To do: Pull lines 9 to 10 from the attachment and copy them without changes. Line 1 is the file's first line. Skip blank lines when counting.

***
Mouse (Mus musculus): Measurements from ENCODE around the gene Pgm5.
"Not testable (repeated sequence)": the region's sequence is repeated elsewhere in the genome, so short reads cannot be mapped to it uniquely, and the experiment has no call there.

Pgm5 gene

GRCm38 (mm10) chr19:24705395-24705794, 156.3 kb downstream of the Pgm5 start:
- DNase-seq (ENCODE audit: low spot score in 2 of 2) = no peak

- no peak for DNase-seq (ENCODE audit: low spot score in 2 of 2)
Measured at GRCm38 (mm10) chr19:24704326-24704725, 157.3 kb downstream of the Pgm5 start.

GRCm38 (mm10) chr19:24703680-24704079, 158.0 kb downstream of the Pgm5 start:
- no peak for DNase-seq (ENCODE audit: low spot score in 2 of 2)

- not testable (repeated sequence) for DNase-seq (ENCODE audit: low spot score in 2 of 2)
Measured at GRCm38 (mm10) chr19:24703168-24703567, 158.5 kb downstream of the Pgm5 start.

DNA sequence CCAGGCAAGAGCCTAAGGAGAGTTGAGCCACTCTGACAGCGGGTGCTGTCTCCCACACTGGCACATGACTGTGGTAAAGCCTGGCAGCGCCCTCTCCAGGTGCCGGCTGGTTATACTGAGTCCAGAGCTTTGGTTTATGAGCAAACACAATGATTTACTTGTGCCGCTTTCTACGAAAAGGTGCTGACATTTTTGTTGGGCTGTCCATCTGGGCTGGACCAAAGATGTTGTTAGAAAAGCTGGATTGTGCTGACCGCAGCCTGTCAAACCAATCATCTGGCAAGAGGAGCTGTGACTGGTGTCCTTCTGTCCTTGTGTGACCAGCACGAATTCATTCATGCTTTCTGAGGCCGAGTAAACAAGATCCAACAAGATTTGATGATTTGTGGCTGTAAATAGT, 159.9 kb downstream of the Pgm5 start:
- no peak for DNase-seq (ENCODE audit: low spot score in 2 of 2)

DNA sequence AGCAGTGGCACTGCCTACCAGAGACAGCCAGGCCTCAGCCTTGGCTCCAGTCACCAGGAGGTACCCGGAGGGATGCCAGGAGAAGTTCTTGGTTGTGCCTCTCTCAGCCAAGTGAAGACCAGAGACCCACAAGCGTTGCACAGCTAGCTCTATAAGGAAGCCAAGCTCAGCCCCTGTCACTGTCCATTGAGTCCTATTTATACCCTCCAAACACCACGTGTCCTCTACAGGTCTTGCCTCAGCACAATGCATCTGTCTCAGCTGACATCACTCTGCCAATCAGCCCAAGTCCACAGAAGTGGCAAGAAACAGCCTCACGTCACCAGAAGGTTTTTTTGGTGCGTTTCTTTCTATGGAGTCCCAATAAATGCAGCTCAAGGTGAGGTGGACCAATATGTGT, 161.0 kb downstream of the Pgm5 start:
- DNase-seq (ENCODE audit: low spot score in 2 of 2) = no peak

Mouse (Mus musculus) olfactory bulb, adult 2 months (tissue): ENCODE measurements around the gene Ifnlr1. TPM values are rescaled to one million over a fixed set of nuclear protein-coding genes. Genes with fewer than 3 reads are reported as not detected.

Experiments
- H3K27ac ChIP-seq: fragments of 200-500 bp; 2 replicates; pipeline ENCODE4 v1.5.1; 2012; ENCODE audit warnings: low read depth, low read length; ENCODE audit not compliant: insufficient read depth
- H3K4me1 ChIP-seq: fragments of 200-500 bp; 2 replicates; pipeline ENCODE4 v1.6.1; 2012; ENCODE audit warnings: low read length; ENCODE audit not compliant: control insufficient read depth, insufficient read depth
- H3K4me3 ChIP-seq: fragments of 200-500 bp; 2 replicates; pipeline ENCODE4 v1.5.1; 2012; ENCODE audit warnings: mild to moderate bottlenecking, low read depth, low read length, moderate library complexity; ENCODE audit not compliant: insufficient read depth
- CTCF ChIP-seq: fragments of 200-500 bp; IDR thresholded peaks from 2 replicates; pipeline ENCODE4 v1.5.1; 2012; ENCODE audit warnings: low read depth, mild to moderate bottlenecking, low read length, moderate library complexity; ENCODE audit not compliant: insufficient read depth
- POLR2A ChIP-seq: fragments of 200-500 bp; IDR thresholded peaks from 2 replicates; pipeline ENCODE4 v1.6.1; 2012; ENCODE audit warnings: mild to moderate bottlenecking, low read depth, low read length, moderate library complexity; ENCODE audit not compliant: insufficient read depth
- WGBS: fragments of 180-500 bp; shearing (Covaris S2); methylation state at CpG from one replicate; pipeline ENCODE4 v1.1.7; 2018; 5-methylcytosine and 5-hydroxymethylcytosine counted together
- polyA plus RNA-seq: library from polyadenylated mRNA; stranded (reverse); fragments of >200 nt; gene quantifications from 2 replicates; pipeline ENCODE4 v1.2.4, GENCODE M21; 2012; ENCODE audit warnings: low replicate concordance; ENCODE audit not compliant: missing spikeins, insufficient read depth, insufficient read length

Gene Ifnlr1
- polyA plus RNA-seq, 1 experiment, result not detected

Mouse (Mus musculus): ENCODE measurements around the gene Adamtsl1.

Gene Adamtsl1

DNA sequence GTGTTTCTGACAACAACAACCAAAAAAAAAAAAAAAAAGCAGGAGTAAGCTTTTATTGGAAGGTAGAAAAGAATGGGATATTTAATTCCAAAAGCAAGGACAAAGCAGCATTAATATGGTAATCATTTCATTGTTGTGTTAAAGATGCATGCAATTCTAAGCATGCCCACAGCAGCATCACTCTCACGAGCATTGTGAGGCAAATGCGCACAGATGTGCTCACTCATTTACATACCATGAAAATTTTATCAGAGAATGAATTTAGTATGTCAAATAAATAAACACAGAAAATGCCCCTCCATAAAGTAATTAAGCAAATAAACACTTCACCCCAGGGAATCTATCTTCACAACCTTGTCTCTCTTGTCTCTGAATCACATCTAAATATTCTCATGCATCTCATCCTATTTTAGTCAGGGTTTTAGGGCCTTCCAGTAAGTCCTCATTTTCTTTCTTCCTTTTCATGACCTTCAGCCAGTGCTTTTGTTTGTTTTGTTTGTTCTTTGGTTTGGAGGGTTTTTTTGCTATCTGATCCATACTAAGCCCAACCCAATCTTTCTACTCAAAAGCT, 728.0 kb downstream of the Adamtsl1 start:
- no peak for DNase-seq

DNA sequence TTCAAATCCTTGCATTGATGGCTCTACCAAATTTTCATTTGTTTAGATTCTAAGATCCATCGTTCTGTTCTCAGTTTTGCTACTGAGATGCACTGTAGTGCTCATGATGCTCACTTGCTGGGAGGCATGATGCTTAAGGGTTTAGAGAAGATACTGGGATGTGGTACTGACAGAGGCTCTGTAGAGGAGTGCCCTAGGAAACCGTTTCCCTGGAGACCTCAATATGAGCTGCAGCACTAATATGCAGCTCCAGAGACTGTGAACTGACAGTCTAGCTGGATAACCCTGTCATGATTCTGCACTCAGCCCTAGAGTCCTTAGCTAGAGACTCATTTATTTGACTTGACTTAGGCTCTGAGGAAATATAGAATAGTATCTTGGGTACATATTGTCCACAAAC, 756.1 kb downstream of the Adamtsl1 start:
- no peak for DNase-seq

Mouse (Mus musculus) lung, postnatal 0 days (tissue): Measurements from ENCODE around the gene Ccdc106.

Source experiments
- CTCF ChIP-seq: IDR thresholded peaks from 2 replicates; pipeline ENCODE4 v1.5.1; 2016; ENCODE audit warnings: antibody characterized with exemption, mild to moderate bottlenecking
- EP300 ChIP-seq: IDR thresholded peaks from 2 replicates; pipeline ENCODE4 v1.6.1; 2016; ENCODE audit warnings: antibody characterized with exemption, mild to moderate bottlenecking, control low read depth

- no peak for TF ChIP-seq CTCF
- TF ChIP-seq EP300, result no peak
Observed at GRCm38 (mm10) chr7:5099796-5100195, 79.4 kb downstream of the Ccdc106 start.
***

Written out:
- no peak for DNase-seq (ENCODE audit: low spot score in 2 of 2)

- not testable (repeated sequence) for DNase-seq (ENCODE audit: low spot score in 2 of 2)